HB 557, Rep. Hernandez. Relating to the establishment of an air pollutant watch list and associated reports for the purpose of controlling the emissions of air contaminants under the Texas Clean Air Act. HB 557 establishes an air pollutant watch list and associated reports for the purpose of controlling the emissions of air contaminants under the Texas Clean Air Act to protect against adverse effects related to :
(1) acid deposition;
(2) stratospheric changes, including depletion of ozone; [and]
(3) climatic changes, including global warming; and
(4) air pollution.
HB 769, Rep. Hernandez. Relating to standards for measuring the emission of air contaminants under the Texas Clean Air Act. HB 769 requires TCEQ to set standards for measuring the emission of air contaminants under the Texas Clean Air Act that takes into consideration acute and chronic health effects on a person resulting from exposure to an air contaminant; the lifetime exposure of a person to the highest concentration of the air contaminant from an emission source; and does not increase the risk of cancer in a person exposed to the air contaminant by greater than one chance in 100,000.
HB 3428, Rep. Hernandez. Relating to measuring, monitoring, and reporting emissions. HB 3428 requires TCEQ to establish and maintain an air pollutant watch list available online to the public.
HB 3422, Rep. Burnam. Relating to the establishment of a program for the collection, transportation, recycling, and disposal of mercury-containing lights. HB 3422 establishes a program to safely dispose of and recycle mercury containing lights. It requires manufacturers to provide collection bins, to collect the bulbs and cover the costs of shipping to an appropriate facility. Mercury containing lightbulbs would have to be removed before buildings are demolished. The bill also has an important educational component.
You can register comment on all of these good bills in one fell swoop by visiting the House Environmental Regulation Committee hearing in E1.014 this morning. Committee hearings are open to the public, and you can put your official stance on the record by just dropping a card. If you can’t visit the Capitol today, why not give one of the fine legislators on this committee a call?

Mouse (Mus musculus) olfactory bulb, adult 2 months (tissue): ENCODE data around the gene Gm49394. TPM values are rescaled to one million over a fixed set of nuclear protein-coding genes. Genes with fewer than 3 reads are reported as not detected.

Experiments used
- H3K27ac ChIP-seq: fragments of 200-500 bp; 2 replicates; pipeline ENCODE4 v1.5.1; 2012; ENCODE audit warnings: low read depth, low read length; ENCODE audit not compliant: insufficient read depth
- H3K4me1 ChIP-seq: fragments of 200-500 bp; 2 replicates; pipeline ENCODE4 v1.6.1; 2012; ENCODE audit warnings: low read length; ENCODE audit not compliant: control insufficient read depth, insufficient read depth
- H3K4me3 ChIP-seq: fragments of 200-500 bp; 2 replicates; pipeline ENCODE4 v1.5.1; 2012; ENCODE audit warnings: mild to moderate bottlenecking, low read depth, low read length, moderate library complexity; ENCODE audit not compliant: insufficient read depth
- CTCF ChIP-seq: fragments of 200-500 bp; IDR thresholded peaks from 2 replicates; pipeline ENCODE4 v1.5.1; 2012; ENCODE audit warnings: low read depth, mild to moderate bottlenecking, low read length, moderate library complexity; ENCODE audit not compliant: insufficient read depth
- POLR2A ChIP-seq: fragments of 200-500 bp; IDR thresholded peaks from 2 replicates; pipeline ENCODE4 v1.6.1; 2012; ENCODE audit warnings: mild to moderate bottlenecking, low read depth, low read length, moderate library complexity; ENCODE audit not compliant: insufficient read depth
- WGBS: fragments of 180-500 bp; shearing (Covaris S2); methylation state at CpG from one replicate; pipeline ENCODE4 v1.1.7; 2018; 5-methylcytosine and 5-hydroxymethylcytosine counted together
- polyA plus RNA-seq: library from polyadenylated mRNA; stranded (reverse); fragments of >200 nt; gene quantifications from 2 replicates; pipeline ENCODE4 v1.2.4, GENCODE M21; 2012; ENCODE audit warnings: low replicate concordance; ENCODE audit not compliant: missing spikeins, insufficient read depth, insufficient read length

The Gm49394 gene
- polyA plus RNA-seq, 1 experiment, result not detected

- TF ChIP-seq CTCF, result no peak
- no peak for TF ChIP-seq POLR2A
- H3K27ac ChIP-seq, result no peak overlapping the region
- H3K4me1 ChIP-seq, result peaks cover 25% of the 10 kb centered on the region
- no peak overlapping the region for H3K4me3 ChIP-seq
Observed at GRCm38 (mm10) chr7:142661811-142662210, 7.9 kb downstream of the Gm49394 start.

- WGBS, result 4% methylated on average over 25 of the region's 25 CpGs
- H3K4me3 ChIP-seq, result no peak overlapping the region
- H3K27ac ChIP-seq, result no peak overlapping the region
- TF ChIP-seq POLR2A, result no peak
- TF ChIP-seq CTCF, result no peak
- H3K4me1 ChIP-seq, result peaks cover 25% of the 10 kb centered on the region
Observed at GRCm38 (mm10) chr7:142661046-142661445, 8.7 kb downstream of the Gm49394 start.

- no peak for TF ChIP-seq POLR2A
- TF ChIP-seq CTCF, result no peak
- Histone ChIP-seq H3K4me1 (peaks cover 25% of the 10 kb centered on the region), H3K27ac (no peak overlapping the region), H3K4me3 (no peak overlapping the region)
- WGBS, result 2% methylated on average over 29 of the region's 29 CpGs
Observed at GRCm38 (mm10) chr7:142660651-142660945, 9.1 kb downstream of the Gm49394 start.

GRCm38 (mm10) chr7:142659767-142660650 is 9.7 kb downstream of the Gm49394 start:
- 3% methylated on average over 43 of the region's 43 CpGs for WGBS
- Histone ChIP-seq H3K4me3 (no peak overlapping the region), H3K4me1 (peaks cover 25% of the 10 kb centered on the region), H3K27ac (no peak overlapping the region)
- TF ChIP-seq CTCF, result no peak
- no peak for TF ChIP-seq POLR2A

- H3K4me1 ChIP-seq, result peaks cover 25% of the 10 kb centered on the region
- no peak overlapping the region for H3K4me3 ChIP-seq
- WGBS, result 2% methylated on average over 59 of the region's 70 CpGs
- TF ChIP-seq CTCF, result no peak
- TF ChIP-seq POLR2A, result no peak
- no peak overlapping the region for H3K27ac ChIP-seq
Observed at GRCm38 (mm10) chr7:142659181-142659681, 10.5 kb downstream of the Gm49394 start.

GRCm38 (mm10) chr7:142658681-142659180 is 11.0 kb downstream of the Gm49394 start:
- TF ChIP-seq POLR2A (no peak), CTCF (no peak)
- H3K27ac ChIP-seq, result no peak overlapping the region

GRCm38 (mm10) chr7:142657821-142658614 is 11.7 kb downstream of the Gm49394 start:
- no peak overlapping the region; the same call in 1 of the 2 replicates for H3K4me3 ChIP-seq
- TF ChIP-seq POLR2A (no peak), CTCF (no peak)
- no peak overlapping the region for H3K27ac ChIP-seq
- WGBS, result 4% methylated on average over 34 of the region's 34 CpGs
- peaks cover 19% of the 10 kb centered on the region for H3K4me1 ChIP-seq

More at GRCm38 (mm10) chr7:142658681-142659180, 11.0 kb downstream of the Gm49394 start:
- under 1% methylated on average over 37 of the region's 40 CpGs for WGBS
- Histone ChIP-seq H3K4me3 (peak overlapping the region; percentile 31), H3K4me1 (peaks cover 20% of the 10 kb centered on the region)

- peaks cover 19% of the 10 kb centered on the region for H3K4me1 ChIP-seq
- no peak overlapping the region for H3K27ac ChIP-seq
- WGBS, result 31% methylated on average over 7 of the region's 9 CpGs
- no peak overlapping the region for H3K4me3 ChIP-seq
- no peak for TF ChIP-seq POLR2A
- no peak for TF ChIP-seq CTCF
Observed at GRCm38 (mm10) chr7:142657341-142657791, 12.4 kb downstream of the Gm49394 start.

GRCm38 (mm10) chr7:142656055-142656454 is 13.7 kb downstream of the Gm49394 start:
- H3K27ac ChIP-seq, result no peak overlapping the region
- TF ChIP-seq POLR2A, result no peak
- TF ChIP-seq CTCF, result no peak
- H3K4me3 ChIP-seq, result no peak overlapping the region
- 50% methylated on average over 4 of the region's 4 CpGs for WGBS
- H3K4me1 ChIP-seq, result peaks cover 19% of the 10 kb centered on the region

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Posted in Energy, tagged 81st session, alliance for a clean texas, biomass, Clean Energy, Energy Efficiency, floor pass, green jobs, house and state senate affairs committee, house energy resources, house environmental regulation, mark strama, Public Citizen, renewable energy, renewable portfolio standard, representative gallego, Rodney Ellis, rps, senator lucio, solar, solar day, sxsw, Texas Legislature, wind on March 23, 2009 |
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Last week was pretty crazy for Austin — SXSW came in like a lion, and I’ll admit I am quite pleased that the city is laying quietly like a lamb once again. But though Sixth Street may be back to its sleepy Monday morning self, Public Citizen’s office is back in full swing. We’ve got a lot coming up this week: Solar Day in the Senate, Energy Efficiency hearings galore, a press conference and hearing on Sen. Ellis’ coal moratorium bill… and that just brings us to Tuesday. But before we launch headfirst into the environmentalist’s version of March Madness, let’s take a moment to regroup from last week.
From the good folks at Alliance for a Clean Texas, check out this mid-week review. A taste:
With meetings of the House and Senate State Affairs committees, House Energy Resources, House Environmental Regulation and not one but two meetings of the Senate Natural Resources Committee, the environmental agenda is in full swing in the 81st Session. This morning, Senator Lucio and Representative Gallego led a press conference highlighting legislation filed that supports investment in emerging renewable energy such as solar and geothermal. (The entire press packet is available here.) Among the benefits to investment in renewable energy? Green jobs, for one. (Stay on the lookout for green hardhats in the Capitol. You never know who’ll turn up wearing one.)
For more information on our St. Patty’s Day press conference with Sierra Club, check out Floor Pass’ Luck O’ the Lege post. You heard right, the number of renewable energy bills this session has doubled compared to last. As Mark Strama noted at the conference, “if you can just get everyone that filed a renewable energy bill to vote for a renewable energy bill, you’ll pass them all.” We should be so lucky!
Legislators who have authored Renewable Portfolio Standard (RPS) bills held a press conference this morning to announce that the number of renewable energy bills filed has doubled from last session to this session. For those yet unfamiliar with the jargon, RPS is a policy tool that sets a goal for providing a certain percentage of total energy used from renewable sources like wind and biomass. You can find descriptions of the RPS bills here.
Check our Flickr photostream for photos from the press conference, and stay tuned to stay in the loop this week!